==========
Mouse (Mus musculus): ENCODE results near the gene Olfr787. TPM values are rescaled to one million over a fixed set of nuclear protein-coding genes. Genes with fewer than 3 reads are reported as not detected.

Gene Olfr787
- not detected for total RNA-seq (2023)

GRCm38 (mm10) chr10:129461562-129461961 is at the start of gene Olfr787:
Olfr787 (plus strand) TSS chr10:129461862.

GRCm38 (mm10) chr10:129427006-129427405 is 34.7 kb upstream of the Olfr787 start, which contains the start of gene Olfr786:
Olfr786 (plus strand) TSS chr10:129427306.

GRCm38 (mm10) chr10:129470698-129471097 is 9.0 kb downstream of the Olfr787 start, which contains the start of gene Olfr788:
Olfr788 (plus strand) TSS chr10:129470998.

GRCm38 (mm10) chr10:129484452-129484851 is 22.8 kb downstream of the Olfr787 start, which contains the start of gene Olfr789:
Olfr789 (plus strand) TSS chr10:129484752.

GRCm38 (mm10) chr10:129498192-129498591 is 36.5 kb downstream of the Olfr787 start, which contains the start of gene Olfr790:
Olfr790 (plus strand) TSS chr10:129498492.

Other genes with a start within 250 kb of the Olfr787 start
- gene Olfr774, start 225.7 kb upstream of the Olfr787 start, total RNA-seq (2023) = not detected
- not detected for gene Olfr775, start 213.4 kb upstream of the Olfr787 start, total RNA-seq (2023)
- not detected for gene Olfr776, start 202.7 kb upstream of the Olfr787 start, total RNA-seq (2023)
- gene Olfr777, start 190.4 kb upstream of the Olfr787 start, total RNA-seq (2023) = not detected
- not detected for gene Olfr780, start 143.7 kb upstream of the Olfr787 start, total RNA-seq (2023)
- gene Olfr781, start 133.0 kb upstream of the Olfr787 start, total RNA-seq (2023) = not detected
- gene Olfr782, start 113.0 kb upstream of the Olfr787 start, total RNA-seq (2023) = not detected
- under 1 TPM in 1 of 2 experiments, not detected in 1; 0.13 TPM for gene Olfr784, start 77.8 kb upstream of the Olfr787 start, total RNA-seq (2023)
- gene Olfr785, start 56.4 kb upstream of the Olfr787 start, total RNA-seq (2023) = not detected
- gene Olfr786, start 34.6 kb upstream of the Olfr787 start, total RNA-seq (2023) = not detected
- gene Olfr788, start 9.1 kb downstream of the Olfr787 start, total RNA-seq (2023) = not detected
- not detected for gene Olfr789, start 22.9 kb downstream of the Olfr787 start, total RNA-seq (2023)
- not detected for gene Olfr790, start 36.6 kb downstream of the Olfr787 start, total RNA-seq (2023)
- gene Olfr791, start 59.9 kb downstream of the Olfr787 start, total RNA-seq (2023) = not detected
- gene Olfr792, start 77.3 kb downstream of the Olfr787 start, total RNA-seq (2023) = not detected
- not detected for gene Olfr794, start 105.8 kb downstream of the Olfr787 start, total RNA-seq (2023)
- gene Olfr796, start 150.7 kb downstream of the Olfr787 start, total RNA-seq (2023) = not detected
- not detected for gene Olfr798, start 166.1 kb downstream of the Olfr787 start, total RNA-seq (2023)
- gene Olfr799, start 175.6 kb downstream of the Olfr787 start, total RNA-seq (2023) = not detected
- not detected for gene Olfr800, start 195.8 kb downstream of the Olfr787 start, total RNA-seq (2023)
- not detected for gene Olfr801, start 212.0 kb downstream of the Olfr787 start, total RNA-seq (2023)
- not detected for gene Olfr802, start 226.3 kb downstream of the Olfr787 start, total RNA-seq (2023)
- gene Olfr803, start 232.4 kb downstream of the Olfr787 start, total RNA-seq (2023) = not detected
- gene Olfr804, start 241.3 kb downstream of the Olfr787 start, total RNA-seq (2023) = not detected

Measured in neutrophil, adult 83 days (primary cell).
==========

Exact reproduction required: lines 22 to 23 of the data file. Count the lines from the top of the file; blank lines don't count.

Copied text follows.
- under 1 TPM in 1 of 2 experiments, not detected in 1; 0.13 TPM for gene Olfr784, start 77.8 kb upstream of the Olfr787 start, total RNA-seq (2023)
- gene Olfr785, start 56.4 kb upstream of the Olfr787 start, total RNA-seq (2023) = not detected